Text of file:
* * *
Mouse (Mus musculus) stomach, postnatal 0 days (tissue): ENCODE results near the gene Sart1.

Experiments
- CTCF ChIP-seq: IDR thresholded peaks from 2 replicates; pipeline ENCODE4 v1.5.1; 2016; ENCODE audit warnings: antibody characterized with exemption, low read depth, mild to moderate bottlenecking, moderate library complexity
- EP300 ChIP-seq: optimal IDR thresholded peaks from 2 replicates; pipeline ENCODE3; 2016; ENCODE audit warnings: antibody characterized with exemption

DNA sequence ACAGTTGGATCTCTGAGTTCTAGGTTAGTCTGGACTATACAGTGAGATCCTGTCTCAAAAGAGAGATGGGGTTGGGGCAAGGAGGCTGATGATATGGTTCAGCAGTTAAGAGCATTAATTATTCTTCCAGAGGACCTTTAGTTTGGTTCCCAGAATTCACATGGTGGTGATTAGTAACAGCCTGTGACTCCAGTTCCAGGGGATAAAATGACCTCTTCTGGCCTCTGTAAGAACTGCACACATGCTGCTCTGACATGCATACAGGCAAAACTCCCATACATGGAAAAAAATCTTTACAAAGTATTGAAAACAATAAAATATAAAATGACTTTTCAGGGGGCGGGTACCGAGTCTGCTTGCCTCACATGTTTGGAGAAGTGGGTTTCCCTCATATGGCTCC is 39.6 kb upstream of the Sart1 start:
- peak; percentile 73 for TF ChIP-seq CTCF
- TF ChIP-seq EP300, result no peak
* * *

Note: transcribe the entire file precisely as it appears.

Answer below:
Mouse (Mus musculus) stomach, postnatal 0 days (tissue): ENCODE results near the gene Sart1.

Experiments
- CTCF ChIP-seq: IDR thresholded peaks from 2 replicates; pipeline ENCODE4 v1.5.1; 2016; ENCODE audit warnings: antibody characterized with exemption, low read depth, mild to moderate bottlenecking, moderate library complexity
- EP300 ChIP-seq: optimal IDR thresholded peaks from 2 replicates; pipeline ENCODE3; 2016; ENCODE audit warnings: antibody characterized with exemption

DNA sequence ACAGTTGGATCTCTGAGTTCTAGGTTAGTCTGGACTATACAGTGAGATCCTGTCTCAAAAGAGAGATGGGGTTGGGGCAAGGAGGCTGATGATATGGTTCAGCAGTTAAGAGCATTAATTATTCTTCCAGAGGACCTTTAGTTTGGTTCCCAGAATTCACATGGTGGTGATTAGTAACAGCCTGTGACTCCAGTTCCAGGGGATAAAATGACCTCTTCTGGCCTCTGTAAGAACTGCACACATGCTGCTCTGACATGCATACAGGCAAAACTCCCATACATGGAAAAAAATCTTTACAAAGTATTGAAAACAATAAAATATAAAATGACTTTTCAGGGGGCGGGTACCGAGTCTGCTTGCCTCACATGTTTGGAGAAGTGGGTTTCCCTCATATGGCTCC is 39.6 kb upstream of the Sart1 start:
- peak; percentile 73 for TF ChIP-seq CTCF
- TF ChIP-seq EP300, result no peak